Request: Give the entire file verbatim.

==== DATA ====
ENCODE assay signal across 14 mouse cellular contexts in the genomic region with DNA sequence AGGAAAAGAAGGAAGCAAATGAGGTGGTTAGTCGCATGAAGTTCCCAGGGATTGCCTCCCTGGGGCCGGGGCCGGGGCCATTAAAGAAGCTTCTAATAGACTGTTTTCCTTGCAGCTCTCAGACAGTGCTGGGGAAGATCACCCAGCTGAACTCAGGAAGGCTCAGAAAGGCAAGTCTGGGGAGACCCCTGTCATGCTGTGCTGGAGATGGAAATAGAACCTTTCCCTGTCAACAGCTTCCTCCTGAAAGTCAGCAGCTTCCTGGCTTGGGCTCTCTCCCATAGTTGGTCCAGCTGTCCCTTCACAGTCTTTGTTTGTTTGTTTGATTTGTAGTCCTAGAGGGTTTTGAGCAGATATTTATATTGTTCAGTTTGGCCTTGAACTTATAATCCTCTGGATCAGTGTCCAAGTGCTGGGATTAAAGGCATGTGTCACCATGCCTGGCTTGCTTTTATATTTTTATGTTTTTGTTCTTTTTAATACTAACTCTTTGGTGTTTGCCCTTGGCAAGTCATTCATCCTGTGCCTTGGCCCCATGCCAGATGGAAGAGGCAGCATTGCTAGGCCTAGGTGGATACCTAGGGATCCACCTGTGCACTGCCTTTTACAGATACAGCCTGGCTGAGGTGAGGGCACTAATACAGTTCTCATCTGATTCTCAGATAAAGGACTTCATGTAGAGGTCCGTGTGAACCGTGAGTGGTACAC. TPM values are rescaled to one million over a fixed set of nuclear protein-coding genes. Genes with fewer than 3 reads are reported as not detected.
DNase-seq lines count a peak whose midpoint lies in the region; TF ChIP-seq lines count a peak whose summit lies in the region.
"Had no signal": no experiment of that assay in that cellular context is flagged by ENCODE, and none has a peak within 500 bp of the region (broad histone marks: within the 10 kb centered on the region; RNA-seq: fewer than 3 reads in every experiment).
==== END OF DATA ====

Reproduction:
ENCODE assay signal across 14 mouse cellular contexts in the genomic region with DNA sequence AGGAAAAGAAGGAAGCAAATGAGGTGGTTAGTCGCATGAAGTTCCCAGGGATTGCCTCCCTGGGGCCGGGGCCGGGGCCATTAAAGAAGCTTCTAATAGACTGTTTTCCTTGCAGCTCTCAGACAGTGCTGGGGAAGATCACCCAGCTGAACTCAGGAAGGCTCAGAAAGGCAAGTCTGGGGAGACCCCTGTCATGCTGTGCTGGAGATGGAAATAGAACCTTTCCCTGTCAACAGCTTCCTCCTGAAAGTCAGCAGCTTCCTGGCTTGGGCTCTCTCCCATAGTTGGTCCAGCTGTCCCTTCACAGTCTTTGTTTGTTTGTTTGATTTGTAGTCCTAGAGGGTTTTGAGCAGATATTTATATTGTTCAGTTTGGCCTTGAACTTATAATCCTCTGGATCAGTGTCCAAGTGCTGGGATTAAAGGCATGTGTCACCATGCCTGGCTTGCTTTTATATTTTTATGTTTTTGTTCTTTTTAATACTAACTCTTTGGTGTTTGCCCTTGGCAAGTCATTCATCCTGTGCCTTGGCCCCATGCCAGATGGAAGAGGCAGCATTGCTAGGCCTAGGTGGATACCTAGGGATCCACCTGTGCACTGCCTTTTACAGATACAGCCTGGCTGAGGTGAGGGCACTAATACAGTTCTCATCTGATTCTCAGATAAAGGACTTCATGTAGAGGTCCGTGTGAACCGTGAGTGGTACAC. TPM values are rescaled to one million over a fixed set of nuclear protein-coding genes. Genes with fewer than 3 reads are reported as not detected.
DNase-seq lines count a peak whose midpoint lies in the region; TF ChIP-seq lines count a peak whose summit lies in the region.
"Had no signal": no experiment of that assay in that cellular context is flagged by ENCODE, and none has a peak within 500 bp of the region (broad histone marks: within the 10 kb centered on the region; RNA-seq: fewer than 3 reads in every experiment).